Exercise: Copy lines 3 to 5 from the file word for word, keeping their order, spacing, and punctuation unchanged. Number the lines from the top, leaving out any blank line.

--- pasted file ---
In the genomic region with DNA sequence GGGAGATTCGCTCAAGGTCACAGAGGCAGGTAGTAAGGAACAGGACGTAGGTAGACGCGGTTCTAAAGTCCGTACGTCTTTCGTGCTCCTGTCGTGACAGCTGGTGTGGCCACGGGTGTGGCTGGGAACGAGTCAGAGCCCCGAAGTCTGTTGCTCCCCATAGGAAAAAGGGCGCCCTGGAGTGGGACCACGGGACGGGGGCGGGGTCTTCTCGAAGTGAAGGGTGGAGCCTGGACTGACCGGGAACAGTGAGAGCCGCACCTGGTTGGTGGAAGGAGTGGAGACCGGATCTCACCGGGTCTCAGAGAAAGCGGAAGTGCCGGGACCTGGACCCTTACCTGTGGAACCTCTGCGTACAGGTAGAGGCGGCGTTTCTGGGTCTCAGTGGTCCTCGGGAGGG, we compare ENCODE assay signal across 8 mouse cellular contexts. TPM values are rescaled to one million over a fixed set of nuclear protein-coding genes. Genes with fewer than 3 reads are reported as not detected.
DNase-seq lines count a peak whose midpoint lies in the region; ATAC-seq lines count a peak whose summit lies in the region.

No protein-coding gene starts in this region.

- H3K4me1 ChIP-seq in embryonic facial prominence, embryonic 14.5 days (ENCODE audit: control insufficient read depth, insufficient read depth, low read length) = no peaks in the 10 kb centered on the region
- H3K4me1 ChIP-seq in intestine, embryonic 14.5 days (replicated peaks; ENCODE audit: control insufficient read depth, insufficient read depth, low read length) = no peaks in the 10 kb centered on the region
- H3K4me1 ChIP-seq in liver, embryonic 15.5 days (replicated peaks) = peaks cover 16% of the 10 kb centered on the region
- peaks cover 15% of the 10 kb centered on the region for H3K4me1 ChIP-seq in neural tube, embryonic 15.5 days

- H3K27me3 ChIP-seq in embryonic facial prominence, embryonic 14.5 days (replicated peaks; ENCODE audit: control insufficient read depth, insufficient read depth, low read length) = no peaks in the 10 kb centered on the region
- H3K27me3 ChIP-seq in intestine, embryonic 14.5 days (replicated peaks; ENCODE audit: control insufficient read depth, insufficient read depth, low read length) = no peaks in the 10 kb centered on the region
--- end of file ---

No protein-coding gene starts in this region.

- H3K4me1 ChIP-seq in embryonic facial prominence, embryonic 14.5 days (ENCODE audit: control insufficient read depth, insufficient read depth, low read length) = no peaks in the 10 kb centered on the region
- H3K4me1 ChIP-seq in intestine, embryonic 14.5 days (replicated peaks; ENCODE audit: control insufficient read depth, insufficient read depth, low read length) = no peaks in the 10 kb centered on the region